42 Psoriatic Arthritis Continued Health care providers are encouraged to actively seek signs and symptoms of PsA at each visitPsA may appear before the diagnosis of psoriasisIf psoriatic arthritis is diagnosed, treatment should be initiated to:Alleviate signs and symptoms of arthritisInhibit structural damageMaximize quality of lifeDiagnosis is based on clinical judgmentSpecific patterns of joint inflammation, absence of rheumatoid factor, and the presence of skin and nail lesions of psoriasis aid clinicians in making the diagnosis of PsA
43 More Examples of PsADesquamation of the overlying skin as well as joint swelling and deformity (arthritis mutilans) of both feetSwelling of the PIP joints of the 2-4th digits, DIP involvement of the 2nd digit
45 Case Three: HistoryHPI: Ms. Hagerty is an 18-year-old healthy woman with a new diagnosis of psoriasis. She reports lesions localized to her knees with no other affected areas. She has not tried any therapy.PMH: no major illnesses or hospitalizationsMedications: occasional multivitaminAllergies: noneFamily history: noncontributorySocial history: lives in the city with her parents and attends high schoolHealth-related behaviors: no tobacco, alcohol, or drug useROS: slight pruritus
46 Case Three: Skin ExamErythematous plaques with overlying silvery scale on the extensor surface of the knee.
47 Case Three, Question 1Which of the following would you recommend to start treatment for Ms. Hagerty’s psoriasis?Biologic (immunomodulators)High potency topical steroidLow potency topical steroidSystemic steroidsTopical antifungal
48 Case Three, Question 1 Answer: b Which of the following would you recommend to start treatment for Ms. Hagerty’s psoriasis?Biologic (immunomodulators)High potency topical steroidLow potency topical steroidSystemic steroidsTopical antifungal
49 Psoriasis: TreatmentSince the psoriasis is localized (less than 5% body surface area), topical treatment is appropriateFirst line agents: high potency topical steroid in combination with calcipotriene (vitamin D analog)Other topical options: tazarotene, salicylic or lactic acid, tar, calcineurin inhibitors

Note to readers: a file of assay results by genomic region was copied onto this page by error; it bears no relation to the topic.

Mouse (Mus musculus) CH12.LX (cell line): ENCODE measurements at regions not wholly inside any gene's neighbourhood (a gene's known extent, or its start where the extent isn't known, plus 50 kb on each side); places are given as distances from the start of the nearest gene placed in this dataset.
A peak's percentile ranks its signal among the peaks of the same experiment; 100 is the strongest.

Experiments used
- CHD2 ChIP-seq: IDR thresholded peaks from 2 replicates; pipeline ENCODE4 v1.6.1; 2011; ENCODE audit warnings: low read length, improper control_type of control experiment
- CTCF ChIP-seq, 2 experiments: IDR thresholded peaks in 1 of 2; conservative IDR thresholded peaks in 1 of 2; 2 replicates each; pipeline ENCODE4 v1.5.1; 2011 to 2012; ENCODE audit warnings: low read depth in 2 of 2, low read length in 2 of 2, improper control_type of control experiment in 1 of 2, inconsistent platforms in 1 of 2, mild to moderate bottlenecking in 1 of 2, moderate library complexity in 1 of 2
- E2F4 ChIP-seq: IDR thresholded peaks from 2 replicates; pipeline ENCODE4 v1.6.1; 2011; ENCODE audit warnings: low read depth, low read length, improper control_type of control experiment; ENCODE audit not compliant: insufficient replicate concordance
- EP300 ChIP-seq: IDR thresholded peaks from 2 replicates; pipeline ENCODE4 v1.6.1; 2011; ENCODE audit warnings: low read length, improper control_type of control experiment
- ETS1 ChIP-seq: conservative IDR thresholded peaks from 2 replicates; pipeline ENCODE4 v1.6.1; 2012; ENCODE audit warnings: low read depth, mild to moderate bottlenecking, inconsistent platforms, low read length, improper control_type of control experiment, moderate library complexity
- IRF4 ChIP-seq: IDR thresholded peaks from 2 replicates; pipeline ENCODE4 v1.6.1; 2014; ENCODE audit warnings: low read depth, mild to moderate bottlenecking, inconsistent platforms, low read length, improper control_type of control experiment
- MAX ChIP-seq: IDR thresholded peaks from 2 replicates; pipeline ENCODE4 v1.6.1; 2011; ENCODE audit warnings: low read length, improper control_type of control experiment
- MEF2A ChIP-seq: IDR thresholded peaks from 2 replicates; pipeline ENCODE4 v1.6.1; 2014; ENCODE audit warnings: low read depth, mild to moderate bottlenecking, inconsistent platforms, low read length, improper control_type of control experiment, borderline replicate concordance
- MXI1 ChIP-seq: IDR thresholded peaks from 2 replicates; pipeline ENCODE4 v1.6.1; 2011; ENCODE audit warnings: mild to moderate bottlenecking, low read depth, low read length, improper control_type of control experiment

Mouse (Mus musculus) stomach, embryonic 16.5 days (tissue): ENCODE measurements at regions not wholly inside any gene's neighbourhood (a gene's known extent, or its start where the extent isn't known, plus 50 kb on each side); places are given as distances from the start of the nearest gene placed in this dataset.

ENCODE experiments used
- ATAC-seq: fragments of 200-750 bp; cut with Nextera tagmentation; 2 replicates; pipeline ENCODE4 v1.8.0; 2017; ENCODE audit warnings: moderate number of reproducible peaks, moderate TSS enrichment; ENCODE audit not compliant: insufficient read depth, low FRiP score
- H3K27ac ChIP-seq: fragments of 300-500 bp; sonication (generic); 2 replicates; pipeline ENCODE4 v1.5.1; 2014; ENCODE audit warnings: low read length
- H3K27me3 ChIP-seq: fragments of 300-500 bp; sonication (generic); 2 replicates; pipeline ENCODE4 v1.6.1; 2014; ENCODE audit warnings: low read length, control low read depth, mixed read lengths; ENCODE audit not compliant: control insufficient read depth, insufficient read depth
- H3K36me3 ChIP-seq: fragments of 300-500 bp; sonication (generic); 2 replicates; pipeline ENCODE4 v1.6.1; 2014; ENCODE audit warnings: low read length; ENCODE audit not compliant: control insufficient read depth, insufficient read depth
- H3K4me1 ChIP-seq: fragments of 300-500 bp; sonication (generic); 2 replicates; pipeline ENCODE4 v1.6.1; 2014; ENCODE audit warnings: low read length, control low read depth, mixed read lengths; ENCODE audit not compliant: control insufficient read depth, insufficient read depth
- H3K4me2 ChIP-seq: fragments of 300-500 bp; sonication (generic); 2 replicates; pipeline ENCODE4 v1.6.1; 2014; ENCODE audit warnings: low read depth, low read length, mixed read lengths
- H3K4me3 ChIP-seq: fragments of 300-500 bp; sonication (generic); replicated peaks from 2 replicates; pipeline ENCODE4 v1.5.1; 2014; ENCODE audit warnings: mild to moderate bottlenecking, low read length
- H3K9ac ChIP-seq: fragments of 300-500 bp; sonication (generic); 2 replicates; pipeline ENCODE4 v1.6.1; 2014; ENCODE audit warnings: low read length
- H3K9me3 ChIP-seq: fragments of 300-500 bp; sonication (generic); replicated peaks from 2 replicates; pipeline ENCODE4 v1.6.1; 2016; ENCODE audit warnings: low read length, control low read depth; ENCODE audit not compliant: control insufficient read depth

50 Psoriasis: Treatment Factors that influence type of treatment: Age Type of psoriasis:plaque, guttate, pustular, erythrodermic psoriasisSite and extent of psoriasis:localized = <5% of BSAgeneralized = diffuse or >30% involvementPrevious treatmentOther medical conditions
51 Psoriasis: TreatmentPatients with localized plaque psoriasis can be managed by a primary care providerPsoriasis of all other types should be evaluated by a dermatologist
52 Psoriasis: Topical Treatment MedicationUses in PsoriasisSide EffectsTopical steroidsPlaque-type psoriasisSkin atrophy, hypopigmentation, striaeCalcipotriene(Vitamin D derivative)Use in combination with topical steroids for added benefitSkin irritation, photosensitivity (but no contraindication with UVB phototherapy)Tazarotene(Topical retinoid)Plaque-type psoriasis. Best when used with topical corticosteroids.Skin irritation, photosensitivitySalicylic or Lactic acid(Keratolytic agents)Plaque-type psoriasis to reduce scaling and soften plaquesSystemic absorption can occur if applied to > 20% BSA. Decreases efficacy of UVB phototherapyCoal tarSkin irritation, odor, staining of clothesCalcineurin inhibitorsOff-label use for facial and intertriginous psoriasisSkin burning and itching